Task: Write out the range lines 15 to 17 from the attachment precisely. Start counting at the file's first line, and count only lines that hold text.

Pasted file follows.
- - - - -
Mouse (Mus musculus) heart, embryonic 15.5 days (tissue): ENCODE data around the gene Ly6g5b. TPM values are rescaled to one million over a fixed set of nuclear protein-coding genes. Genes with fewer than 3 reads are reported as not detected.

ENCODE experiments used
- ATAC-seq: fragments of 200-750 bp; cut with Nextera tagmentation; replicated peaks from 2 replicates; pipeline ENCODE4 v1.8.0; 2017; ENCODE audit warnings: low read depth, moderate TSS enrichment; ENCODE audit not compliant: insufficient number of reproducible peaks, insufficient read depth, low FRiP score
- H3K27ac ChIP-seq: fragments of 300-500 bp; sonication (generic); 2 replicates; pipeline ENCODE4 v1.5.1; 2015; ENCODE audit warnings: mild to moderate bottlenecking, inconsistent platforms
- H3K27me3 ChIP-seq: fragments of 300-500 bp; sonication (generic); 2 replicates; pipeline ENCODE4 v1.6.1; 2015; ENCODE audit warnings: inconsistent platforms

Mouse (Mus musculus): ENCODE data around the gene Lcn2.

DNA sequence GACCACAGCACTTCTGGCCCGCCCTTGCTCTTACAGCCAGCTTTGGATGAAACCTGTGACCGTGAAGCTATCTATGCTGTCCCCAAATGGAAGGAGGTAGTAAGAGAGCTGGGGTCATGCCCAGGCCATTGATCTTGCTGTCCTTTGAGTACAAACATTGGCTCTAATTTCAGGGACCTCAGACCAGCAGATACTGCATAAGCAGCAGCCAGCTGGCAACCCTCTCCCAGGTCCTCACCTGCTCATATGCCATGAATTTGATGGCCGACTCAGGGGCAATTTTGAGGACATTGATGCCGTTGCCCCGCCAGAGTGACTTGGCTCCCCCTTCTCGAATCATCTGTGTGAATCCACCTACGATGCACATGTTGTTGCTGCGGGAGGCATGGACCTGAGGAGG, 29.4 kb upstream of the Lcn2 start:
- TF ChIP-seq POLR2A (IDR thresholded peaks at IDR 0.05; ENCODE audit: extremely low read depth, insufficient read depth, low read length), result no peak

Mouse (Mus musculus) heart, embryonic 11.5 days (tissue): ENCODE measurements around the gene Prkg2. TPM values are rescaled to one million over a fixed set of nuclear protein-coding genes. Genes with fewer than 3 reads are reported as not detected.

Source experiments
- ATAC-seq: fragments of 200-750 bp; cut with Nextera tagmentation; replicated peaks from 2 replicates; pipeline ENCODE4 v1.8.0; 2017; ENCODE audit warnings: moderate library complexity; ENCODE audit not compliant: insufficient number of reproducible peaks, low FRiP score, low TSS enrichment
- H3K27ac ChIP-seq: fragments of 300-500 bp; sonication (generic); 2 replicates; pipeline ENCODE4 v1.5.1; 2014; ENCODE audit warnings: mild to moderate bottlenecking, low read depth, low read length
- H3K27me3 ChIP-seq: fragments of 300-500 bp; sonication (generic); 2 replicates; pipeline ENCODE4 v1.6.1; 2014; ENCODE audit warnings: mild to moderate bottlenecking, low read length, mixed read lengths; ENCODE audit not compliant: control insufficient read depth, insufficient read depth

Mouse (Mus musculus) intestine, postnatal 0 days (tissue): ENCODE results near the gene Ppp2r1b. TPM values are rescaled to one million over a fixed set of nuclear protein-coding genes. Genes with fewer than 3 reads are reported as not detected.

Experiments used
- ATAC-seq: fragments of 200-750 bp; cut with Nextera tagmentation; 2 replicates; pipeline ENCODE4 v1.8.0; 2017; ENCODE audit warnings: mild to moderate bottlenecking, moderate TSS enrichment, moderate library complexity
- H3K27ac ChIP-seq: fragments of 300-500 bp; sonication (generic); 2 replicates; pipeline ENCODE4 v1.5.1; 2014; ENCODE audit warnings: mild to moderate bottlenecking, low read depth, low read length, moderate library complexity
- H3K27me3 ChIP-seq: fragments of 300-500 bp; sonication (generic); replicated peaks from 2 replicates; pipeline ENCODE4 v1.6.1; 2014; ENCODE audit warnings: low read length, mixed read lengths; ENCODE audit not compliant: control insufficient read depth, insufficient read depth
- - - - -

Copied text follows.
Experiments used
- ATAC-seq: fragments of 200-750 bp; cut with Nextera tagmentation; 2 replicates; pipeline ENCODE4 v1.8.0; 2017; ENCODE audit warnings: mild to moderate bottlenecking, moderate TSS enrichment, moderate library complexity
- H3K27ac ChIP-seq: fragments of 300-500 bp; sonication (generic); 2 replicates; pipeline ENCODE4 v1.5.1; 2014; ENCODE audit warnings: mild to moderate bottlenecking, low read depth, low read length, moderate library complexity